Archive for category National Park

Getting lazy on the National Parks goal.

Re-discovered my 43 Things today. Fortunately I was able to cross a few things off my list! And there are a few that I really need to revise a bit. Backpacking around Australia is kind of out of the question now, although I’d love to go & visit for a few weeks. And while watching The Wizard of Oz while listening to Dark Side of the Moon is a great goal, I really need to just get that one over with and out of the way. (And another 43 Things user made this infinitely easier by revealing that already-synched videos are on YouTube. Fab0.)

The thing that inspired me to come back here was Visit All the National Parks. I’m doing this but very slow about writing. And since I just started reading a book about writing,* I’m inspired to get the parks I’ve already visited blogged and scrapped and out of the way. Have been working on a post about the trip to Assateague Island for a few weeks,  just not had the time to finalize!

So the new goal to do at least part of one trip report each week. Each trip report has 5 parts:

  1. First draft—handwrite on bus (until I get computer!!)
  2. First draft—type
  3. Revise first draft, tag
  4. Pick a few photos, post blog, update National Parks Quest page’
  5. Format & print out a copy for the National Park Passport.

Ok this is on!!! Going to finish all the parks I’ve visited by the end of the year!!! Will still have a bunch more to go but it’s a start.

* YES, I know that reading a book about writing is really just procrastinating from writing, but I’m not equipped to write on the bus exactly. See “Into the Woods with Computer and Coffee.” Working on it.


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Antietam, Memorial Day 2010

Last day of Get Out Philly’s Memorial Day Weekend Bash near Harpers Ferry. After rafting, hiking & campfire, on Monday we headed to Antietam for our American Citizen duty on Memorial Day. My third visit to a National Battlefield. Got my pin! Im always amazed at the dedication & thoroughness of the records kept and detail of these places. Plaques by every field with lists of battles and commanders, and where they went and who they fought and how they did it and who one. I suppose it’s good that someone remembers.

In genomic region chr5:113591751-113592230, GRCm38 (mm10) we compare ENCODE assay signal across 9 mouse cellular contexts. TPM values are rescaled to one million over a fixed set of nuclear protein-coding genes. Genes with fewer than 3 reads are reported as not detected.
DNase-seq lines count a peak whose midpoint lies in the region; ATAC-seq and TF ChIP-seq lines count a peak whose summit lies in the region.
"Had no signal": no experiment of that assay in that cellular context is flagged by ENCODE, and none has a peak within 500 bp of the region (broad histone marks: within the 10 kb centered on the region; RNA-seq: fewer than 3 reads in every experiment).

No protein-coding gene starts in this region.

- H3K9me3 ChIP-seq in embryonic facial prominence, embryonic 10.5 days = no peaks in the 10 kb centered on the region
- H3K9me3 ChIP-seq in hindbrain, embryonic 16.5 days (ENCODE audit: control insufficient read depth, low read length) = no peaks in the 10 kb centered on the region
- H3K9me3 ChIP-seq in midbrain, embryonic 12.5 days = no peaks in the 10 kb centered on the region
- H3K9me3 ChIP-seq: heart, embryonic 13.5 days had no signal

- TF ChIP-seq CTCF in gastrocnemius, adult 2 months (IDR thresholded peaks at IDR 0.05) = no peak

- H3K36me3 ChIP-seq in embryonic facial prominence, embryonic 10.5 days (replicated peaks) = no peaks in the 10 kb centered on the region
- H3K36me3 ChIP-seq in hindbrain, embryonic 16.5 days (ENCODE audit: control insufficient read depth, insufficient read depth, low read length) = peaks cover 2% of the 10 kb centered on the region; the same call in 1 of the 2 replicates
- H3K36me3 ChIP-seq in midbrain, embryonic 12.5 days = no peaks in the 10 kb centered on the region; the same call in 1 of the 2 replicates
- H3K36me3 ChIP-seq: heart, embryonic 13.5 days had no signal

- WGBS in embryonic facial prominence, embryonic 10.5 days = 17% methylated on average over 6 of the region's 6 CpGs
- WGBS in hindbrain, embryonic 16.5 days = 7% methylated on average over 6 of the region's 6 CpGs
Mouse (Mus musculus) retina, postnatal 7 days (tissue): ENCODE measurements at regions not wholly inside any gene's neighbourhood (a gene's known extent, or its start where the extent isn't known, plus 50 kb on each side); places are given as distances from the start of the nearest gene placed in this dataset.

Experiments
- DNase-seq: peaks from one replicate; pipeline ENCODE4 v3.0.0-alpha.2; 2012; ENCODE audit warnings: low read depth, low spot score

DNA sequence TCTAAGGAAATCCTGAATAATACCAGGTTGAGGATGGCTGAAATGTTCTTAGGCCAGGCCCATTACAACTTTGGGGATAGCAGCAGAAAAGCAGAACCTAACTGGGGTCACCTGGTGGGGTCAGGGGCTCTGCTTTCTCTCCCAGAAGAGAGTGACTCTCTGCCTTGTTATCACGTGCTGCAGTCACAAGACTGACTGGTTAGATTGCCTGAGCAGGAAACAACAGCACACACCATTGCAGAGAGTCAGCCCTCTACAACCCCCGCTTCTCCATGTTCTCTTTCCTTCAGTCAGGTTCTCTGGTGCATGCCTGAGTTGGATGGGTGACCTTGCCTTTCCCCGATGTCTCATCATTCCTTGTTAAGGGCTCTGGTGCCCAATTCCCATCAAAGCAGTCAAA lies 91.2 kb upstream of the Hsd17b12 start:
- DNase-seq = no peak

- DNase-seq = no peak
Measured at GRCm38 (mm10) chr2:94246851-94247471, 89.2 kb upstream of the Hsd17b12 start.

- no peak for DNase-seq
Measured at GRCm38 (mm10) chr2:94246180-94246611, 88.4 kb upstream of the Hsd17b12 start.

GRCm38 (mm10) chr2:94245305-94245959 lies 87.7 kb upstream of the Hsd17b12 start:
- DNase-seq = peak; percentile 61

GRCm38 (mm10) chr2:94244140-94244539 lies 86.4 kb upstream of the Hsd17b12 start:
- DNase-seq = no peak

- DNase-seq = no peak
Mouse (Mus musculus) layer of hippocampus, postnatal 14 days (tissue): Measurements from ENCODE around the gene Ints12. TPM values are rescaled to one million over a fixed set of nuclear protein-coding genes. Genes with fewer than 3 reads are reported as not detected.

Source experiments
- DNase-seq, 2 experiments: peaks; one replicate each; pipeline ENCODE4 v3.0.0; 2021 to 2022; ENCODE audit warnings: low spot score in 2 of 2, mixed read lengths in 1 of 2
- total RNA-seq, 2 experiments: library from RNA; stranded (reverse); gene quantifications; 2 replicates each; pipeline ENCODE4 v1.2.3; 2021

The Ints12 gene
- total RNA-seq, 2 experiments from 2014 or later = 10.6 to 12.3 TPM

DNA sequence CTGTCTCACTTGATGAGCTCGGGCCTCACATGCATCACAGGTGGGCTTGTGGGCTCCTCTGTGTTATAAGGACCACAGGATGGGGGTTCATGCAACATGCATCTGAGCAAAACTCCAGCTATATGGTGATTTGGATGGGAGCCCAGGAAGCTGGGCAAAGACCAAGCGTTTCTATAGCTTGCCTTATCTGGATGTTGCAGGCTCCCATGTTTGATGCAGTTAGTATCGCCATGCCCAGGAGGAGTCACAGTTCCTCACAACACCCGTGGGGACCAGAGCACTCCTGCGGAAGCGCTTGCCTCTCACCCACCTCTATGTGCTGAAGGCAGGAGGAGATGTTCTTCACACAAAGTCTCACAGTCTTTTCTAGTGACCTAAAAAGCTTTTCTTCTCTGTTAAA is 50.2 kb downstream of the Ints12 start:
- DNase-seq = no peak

90 degrees at midday. Adrienne reminded us that as hot as we were, the soldiers during the Cvil War summers wore long sleeved woolen uniforms and had to march for days in the heat. I certainly couldn’t imagine it!

I walked with the dog around the back of the Visitor’s Center. Up a small rise to a battleground and the West Virginia Appalachian mountains and valleys were breathtaking. Antietam was the last battle of the War, and right afterward Robert E. Lee surrendered. Twenty-three thousand soldiers died. Sad to think that so many people killed each other under these beautiful mountains, in the name of freedom. War is still the same thing, death in the name of freedom, murder under glorious blue skies, destruction of national treasures. Not American maybe, but treasures to someone. I don’t quite understand it today either.